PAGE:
Of course, the same may be said of America’s – and Britain’s – entire economies during the last 20 years. The loose credit that built cartoon houses also constructed cartoon economies; they look like real economies, but they are essentially perverse, consuming wealth rather than creating it.

For proof, we return to Fannie and Freddie. Here were two companies that appeared to be helping Americans own houses. But since they were created, homeowners’ equity – that portion of the house actually owned and paid for by the homeowner – fell from 70% to below 50%. Currently, Americans’ total equity is lower than their mortgage debt. As a whole, the nation’s homeowners are “upside down,” in other words. Nearly 9 million Americans have zero or negative equity already – and house prices are still falling.

How comes this to be? The answer is simple: lenders lent more than the houses were worth to people who couldn’t pay it back anyway. This Looney Tune approach to finance radiated to all points of the economy. People pretended that they earned more – spending more and more money to buy more and more goods and services – but wages did not really increase. Then, they bought houses – believing the roofs over their heads were investments, rather than consumer items. With no down payment, no proof of income, and zero interest loans – for most of the new buyers, home ownership was merely a dangerous conceit. Now that the roofs have caved in, it is a staggering burden.

The “consumer economy” was always a mockery. No serious economist ever suggested that you could get richer by consuming wealth. But that didn’t make consumerism unpopular. The more people consumed, the more GDP went up. GDP measures output, not wealth creation; but who could tell the difference? In a cartoon economy – no one. Besides, spending made people feel as though they were getting richer.

Then, whenever the consumer threatened to come to his senses, the feds rushed to “stimulate” him – by giving him more of what he least needed, more credit. More spending kept the cartoon economy running – allowing the consumer, the businessman and the speculator to add to his burden of debt. In 1971, when the United States went off the gold wagon, household debt was less than 50% of GDP. Now, it is more than 100%. And now, the poor consumer’s knees buckle; he will be forced to work the rest of his life just to keep up with his debt burden, let alone pay it off.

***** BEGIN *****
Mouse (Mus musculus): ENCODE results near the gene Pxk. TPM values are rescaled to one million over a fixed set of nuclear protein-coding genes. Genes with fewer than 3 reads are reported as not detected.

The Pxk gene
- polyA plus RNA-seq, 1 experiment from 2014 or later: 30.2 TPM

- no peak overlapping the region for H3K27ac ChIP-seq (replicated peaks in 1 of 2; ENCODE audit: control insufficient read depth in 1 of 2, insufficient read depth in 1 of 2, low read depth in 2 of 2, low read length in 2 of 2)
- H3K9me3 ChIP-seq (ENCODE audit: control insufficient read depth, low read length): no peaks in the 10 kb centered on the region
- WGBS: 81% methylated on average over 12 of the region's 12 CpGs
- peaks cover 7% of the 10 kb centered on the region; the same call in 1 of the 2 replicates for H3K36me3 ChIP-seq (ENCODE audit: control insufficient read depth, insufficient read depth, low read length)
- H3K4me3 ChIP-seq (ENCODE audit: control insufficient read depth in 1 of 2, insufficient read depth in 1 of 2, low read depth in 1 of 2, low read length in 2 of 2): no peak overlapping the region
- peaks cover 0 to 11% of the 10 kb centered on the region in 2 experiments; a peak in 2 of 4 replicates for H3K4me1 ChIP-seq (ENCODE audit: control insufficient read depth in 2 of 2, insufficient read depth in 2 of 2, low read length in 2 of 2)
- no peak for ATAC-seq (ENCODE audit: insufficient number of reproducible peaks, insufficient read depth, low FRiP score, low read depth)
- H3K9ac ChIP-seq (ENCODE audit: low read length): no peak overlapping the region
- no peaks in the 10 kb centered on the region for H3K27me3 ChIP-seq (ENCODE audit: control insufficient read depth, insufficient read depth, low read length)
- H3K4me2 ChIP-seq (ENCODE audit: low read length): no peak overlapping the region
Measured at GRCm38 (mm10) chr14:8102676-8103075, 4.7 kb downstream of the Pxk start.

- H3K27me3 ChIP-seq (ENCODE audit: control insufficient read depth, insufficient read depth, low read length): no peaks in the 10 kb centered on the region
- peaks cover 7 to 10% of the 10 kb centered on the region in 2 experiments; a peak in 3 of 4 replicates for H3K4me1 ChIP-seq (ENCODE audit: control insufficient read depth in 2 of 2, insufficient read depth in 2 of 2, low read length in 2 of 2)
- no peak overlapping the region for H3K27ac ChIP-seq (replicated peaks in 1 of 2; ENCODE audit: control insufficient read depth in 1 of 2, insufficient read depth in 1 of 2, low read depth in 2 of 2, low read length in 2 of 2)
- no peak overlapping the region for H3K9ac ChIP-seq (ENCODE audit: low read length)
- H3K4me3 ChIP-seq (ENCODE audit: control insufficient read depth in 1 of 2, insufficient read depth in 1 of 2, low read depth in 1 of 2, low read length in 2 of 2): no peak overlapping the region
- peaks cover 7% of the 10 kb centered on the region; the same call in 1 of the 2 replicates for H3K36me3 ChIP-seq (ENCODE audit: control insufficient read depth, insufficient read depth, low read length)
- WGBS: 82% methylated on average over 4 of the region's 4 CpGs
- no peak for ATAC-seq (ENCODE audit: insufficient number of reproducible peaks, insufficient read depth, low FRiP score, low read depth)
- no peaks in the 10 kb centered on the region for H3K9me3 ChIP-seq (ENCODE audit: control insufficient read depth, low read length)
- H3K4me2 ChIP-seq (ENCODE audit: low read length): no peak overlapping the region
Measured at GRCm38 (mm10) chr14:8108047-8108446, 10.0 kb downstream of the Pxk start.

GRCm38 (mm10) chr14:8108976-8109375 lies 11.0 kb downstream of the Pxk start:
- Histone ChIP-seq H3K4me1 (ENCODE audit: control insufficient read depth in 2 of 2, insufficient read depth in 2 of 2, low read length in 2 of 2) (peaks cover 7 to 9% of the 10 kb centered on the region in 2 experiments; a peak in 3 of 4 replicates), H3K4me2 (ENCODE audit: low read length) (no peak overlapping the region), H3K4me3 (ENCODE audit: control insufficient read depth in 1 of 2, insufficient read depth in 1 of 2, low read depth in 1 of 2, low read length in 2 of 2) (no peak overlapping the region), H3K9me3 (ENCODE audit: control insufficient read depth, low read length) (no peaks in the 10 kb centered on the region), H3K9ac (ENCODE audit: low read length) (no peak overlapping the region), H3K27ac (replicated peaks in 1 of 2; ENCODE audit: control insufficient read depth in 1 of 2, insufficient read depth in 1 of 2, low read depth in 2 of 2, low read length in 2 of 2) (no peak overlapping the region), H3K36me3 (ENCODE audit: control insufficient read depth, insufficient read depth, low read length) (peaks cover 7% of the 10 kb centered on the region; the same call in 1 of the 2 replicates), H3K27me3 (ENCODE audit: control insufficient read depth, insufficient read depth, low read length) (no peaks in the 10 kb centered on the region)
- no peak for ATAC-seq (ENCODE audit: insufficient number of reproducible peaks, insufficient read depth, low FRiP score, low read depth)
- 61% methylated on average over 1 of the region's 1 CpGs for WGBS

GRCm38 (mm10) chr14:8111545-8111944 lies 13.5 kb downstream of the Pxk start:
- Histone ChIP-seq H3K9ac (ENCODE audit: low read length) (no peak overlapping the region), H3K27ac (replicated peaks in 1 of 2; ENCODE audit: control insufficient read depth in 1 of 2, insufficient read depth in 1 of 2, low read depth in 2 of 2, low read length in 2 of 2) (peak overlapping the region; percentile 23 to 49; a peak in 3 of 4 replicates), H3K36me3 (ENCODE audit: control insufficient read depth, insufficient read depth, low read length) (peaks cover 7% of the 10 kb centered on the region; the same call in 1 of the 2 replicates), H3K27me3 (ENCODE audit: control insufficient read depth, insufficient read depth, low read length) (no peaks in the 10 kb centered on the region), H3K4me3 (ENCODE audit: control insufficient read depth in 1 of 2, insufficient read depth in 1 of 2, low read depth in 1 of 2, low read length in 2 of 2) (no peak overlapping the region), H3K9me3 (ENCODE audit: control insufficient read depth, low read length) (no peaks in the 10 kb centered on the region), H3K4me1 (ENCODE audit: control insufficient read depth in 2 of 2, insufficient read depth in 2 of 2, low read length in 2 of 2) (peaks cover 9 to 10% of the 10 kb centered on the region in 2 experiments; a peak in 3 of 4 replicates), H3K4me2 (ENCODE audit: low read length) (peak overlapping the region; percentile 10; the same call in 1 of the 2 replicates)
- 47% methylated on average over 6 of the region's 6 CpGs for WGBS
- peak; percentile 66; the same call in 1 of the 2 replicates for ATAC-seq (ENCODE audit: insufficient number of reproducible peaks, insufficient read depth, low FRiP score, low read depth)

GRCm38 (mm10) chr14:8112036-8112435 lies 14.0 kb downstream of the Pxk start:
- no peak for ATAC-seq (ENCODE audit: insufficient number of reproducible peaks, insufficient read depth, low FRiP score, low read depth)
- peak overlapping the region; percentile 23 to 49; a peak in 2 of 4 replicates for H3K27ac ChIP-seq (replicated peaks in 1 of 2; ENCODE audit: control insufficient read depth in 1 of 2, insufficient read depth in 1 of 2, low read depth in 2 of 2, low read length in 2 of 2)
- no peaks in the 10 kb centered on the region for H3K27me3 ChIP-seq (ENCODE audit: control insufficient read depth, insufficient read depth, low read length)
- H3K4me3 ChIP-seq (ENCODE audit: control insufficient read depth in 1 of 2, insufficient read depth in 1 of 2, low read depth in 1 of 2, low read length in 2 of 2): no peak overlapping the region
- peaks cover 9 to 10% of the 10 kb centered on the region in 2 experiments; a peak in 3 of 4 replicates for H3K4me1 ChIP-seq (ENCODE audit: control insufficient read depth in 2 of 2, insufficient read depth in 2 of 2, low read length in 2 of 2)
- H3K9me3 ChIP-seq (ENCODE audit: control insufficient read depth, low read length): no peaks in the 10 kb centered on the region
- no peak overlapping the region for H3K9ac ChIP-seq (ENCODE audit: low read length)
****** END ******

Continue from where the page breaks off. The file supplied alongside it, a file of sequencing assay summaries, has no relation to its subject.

Even the rentiers were bamboozled by their own claptrap. Stocks rose from ’82 to 2000…fell heavily to 2002 and bounced back. For the last 10 years, shareholders have gotten little for their effort. In July of ’98, the FTSE hit a high of 5,458. This month, it has reached 5,625. And in America, if stock prices were quoted in gallons of gasoline, the Dow would take the driver no further in 2008 than it did 40 years ago.

The cartoon capitalists did it all backwards; they are supposed to exploit the workers, not be exploited by them. But while consumers and investors were going nowhere, corporate managers and Wall Street hustlers were getting rich. The two Bozos running Fannie and Freddie, for example, pocketed about $32 million between them last year – during a period in which the companies lost almost $5.2 billion – not to mention the losses to shareholders. And on Wall Street, managers paid out $250 billion in bonuses in the 4 years leading up to the credit crunch. The firms declared a profit and paid bonuses when the bets were made; they didn’t wait to see how they turned out. Thus did the big banks and big brokers become capitalists without capital, dependent on the gullibility of investors to keep them in business. And when investors began to wise up, they turned to the public for capital support.

What kind of scam is this? It may look like capitalism from a distance. But this is not real capitalism; this is cartoon capitalism – run by clowns, who sell freak investments to chump investors, and encourage the lumpen householder to ruin himself.

Enjoy your weekend,

Bill Bonner
The Daily Reckoning

Bill Bonner is the founder and editor of The Daily Reckoning . He is also the author, with Addison Wiggin, of the national best sellers Financial Reckoning Day: Surviving the Soft Depression of the 21st Century and Empire of Debt: The Rise of an Epic Financial Crisis . I strongly recommend his latest book, Mobs, Messiahs and Markets: Surviving the Public Spectacle in Finance and Politics.

Since I mentioned that Fannie Mae and Freddie Mac were going to go bankrupt, their stocks have plummeted 50%. I think its time to start shorting other financial sectors like consumer credit card companies.

About 5 weeks ago I suggested that both Fannie Mae and Freddie Mac were going bankrupt and their shares were going to hit single digits in 12 months. Well it looks like the market believed that too and their shares were punished. Instead of having to wait a year, the stocks dropped like bricks within the month!

According to Nouriel Roubini, renowned Professor of Economics & International Business at NYU’s Stern Business school, this is the worst financial crisis since the Great Depression and the worst U.S. Recession in the last few decades.